On Tue, Apr 20, 2010 at 01:57:13PM +0000, Paul Rubin wrote: > AFAIK "A, B and C" is the predominant usage in the U.S. (where, given the > state > of our educational system, we're lucky if we get the first comma). That's > what I > was taught (in New York) (after the American Revolution). Can't speak for the > Brits, but perhaps they use the second comma. They certainly seem fond of > extra > vowels.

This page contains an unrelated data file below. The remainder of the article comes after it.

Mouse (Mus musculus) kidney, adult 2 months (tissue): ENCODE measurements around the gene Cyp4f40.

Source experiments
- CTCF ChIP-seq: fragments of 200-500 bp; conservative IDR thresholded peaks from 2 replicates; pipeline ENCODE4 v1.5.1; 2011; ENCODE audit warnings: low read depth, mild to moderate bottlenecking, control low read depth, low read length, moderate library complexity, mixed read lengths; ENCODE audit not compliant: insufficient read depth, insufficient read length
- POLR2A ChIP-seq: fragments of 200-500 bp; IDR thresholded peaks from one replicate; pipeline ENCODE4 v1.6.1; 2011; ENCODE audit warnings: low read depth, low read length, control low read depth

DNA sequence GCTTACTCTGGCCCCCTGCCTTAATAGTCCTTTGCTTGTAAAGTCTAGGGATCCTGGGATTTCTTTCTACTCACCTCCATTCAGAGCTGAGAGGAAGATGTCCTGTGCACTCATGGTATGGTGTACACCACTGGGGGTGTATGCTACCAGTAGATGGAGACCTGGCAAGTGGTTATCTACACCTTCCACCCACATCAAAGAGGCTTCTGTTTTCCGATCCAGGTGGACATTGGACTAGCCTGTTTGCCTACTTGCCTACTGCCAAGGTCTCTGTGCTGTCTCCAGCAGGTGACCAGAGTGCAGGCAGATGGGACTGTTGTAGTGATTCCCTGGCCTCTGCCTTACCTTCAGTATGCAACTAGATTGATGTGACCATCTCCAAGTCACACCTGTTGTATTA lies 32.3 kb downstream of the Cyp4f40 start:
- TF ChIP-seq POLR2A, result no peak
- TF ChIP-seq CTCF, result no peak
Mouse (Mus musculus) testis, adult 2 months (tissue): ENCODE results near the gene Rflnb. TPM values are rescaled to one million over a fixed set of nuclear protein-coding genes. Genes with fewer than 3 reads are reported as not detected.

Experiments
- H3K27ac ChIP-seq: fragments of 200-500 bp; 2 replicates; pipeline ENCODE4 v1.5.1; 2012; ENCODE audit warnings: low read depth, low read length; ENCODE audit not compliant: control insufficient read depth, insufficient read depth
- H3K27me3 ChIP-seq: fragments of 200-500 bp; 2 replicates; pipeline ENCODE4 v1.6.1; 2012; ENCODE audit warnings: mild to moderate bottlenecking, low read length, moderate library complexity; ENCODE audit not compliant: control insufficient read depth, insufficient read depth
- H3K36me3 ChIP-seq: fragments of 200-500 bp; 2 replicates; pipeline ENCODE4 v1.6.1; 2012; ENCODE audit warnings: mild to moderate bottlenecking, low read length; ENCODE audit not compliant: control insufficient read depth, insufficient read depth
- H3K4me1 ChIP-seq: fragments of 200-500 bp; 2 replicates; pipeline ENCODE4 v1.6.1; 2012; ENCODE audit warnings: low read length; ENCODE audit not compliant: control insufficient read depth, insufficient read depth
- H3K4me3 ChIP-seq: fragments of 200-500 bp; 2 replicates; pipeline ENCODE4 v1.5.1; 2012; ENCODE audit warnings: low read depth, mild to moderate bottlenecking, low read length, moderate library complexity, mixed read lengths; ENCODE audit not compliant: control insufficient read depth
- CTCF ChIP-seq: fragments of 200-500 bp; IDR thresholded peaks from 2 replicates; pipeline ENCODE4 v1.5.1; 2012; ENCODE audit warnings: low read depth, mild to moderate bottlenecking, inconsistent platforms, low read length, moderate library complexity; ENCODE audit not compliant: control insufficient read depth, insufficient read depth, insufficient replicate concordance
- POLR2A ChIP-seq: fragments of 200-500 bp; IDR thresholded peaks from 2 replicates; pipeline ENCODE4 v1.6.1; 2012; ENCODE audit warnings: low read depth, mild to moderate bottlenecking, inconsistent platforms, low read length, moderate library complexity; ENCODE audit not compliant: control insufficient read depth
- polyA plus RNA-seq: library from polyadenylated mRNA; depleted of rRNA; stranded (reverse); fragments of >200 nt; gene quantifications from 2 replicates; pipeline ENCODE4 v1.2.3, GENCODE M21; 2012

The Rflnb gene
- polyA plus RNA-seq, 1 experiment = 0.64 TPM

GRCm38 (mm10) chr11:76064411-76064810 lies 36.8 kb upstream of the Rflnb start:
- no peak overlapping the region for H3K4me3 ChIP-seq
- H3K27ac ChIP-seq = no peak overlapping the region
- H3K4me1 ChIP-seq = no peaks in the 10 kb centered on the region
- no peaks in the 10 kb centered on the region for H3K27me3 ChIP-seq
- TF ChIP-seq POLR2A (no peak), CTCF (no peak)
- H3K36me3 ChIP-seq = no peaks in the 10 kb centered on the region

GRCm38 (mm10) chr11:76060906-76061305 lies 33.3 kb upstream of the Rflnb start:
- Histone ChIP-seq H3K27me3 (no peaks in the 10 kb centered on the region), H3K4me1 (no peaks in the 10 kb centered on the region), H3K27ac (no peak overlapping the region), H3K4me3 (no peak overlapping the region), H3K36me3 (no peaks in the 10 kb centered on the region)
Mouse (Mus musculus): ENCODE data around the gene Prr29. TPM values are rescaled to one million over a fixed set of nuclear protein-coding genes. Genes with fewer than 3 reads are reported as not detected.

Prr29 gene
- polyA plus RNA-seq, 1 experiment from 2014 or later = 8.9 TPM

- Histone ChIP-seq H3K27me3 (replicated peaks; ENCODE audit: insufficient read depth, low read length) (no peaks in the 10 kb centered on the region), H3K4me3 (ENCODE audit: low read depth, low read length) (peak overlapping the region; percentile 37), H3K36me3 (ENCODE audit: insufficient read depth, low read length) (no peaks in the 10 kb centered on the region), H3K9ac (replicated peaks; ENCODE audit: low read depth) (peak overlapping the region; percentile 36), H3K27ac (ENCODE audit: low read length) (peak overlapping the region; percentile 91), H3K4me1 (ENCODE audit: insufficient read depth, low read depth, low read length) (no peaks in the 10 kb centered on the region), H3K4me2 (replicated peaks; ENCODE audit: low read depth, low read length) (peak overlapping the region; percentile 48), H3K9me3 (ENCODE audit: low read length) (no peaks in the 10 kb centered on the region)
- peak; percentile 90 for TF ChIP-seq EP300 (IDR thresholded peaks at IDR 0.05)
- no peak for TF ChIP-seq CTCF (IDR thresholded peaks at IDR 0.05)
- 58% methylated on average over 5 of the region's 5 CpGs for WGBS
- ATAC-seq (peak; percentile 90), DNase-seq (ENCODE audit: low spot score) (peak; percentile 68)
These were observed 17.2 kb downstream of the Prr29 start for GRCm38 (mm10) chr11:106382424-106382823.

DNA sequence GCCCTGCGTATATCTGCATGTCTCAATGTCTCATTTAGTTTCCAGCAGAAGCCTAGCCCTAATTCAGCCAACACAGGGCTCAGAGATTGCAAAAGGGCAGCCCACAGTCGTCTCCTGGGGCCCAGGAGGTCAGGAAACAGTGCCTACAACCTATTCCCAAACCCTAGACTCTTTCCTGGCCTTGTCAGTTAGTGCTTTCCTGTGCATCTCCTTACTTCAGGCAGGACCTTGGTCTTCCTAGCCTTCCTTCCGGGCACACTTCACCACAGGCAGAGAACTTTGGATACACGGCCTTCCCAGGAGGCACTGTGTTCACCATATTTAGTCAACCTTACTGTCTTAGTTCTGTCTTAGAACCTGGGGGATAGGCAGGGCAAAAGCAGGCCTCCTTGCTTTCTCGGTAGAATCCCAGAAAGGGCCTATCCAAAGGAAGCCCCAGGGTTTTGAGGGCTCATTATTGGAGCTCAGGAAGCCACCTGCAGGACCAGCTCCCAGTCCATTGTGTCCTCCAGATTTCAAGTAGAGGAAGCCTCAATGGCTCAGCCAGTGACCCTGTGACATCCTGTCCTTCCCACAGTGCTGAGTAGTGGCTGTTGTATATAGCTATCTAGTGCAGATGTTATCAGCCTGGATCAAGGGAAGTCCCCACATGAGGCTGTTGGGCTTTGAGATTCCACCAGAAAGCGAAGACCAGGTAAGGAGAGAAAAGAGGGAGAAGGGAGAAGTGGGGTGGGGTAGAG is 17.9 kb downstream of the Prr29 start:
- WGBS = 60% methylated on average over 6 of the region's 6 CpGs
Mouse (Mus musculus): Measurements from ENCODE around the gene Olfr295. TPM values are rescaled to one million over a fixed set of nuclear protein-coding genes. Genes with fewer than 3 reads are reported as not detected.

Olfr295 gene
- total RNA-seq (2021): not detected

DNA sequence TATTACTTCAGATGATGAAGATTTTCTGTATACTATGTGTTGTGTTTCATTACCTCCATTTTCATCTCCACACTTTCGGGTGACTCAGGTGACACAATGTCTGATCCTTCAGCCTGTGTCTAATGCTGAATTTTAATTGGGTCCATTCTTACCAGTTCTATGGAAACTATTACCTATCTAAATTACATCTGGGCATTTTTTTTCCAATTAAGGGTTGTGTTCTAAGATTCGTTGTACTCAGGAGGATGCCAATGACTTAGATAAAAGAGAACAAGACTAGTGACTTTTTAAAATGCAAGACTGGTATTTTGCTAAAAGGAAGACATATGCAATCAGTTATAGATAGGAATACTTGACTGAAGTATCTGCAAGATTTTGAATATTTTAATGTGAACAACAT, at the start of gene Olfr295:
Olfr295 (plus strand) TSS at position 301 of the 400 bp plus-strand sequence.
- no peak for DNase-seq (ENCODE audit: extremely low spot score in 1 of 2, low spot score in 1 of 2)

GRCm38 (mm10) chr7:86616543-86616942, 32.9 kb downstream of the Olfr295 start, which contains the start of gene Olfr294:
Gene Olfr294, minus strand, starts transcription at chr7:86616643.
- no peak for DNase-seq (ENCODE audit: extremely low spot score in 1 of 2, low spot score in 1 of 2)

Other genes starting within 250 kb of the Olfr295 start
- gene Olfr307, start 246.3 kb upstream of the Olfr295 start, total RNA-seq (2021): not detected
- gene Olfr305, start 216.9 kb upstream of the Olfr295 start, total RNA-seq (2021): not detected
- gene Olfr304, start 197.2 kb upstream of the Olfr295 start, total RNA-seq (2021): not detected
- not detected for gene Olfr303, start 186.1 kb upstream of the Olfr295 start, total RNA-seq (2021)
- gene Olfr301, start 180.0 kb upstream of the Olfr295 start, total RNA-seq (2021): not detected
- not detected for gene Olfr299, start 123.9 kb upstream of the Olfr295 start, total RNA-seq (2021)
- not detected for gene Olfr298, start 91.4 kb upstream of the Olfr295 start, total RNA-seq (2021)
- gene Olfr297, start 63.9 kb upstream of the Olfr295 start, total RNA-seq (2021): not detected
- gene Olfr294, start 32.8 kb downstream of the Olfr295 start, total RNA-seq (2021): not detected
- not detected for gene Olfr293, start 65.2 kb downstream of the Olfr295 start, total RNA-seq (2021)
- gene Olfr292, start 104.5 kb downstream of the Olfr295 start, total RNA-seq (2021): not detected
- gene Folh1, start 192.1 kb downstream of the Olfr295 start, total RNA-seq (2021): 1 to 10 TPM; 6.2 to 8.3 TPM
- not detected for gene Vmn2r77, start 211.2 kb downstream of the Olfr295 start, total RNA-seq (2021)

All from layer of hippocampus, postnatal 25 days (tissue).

My Gowers edition of Fowler discusses this. Fowler seems to think that the main point is to avoid ambiguity, so that you normally punctuate "A, B and C", but need a comma in some cases. The text concedes, however, that some people prefer to put the comma every time, for consistency, since it's sometimes needed to avoid ambiguity. This appears to be left as a matter of taste. (The reason not to do it, of course, is that in an enumeration the comma really stands for "and", so to add a comma before the "and" would be otiose.) Examples of ambiguity (again from Fowler): "Tenders were submitted by John Brown, Cammel Laird, Vickers, and Harland and Wolff." Without the comma after Vickers, you wouldn't know that the last firm to submit was "Harland and Wolff". "The smooth grey of the beech stem, the silky texture of the birch, and the rugged pine." Here, without the comma after birch, it would read as though both the birch and the rugged pine have a silky texture. If you think that the ambiguous cases like those above are common enough, and you want a consistent rule, then you should put the comma after B. Otherwise, you should only use the comma when you actually need it (and A, B and C would be the right way in that case). Isn't it nice to have rules that start with "it depends"? A -- Andrew Sullivan a...@shinkuro.com Shinkuro, Inc.